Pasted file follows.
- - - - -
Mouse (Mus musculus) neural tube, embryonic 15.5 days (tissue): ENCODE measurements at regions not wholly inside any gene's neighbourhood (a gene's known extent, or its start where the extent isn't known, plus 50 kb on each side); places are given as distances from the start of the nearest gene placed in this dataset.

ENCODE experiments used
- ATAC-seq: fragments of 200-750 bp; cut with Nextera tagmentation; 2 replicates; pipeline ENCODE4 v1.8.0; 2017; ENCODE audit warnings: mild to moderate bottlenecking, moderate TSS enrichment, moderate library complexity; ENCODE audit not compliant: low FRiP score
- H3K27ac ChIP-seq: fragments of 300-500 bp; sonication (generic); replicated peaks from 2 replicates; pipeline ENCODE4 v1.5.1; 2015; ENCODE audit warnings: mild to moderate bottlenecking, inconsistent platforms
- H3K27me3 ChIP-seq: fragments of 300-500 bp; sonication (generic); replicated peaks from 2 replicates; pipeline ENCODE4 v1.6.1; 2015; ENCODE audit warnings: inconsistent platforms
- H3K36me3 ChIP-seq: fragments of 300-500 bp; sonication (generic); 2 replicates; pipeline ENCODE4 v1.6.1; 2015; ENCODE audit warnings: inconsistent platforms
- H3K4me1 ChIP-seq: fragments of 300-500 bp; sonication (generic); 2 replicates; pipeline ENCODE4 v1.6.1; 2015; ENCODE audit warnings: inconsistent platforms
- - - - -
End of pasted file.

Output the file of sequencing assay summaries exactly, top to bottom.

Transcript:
Mouse (Mus musculus) neural tube, embryonic 15.5 days (tissue): ENCODE measurements at regions not wholly inside any gene's neighbourhood (a gene's known extent, or its start where the extent isn't known, plus 50 kb on each side); places are given as distances from the start of the nearest gene placed in this dataset.

ENCODE experiments used
- ATAC-seq: fragments of 200-750 bp; cut with Nextera tagmentation; 2 replicates; pipeline ENCODE4 v1.8.0; 2017; ENCODE audit warnings: mild to moderate bottlenecking, moderate TSS enrichment, moderate library complexity; ENCODE audit not compliant: low FRiP score
- H3K27ac ChIP-seq: fragments of 300-500 bp; sonication (generic); replicated peaks from 2 replicates; pipeline ENCODE4 v1.5.1; 2015; ENCODE audit warnings: mild to moderate bottlenecking, inconsistent platforms
- H3K27me3 ChIP-seq: fragments of 300-500 bp; sonication (generic); replicated peaks from 2 replicates; pipeline ENCODE4 v1.6.1; 2015; ENCODE audit warnings: inconsistent platforms
- H3K36me3 ChIP-seq: fragments of 300-500 bp; sonication (generic); 2 replicates; pipeline ENCODE4 v1.6.1; 2015; ENCODE audit warnings: inconsistent platforms
- H3K4me1 ChIP-seq: fragments of 300-500 bp; sonication (generic); 2 replicates; pipeline ENCODE4 v1.6.1; 2015; ENCODE audit warnings: inconsistent platforms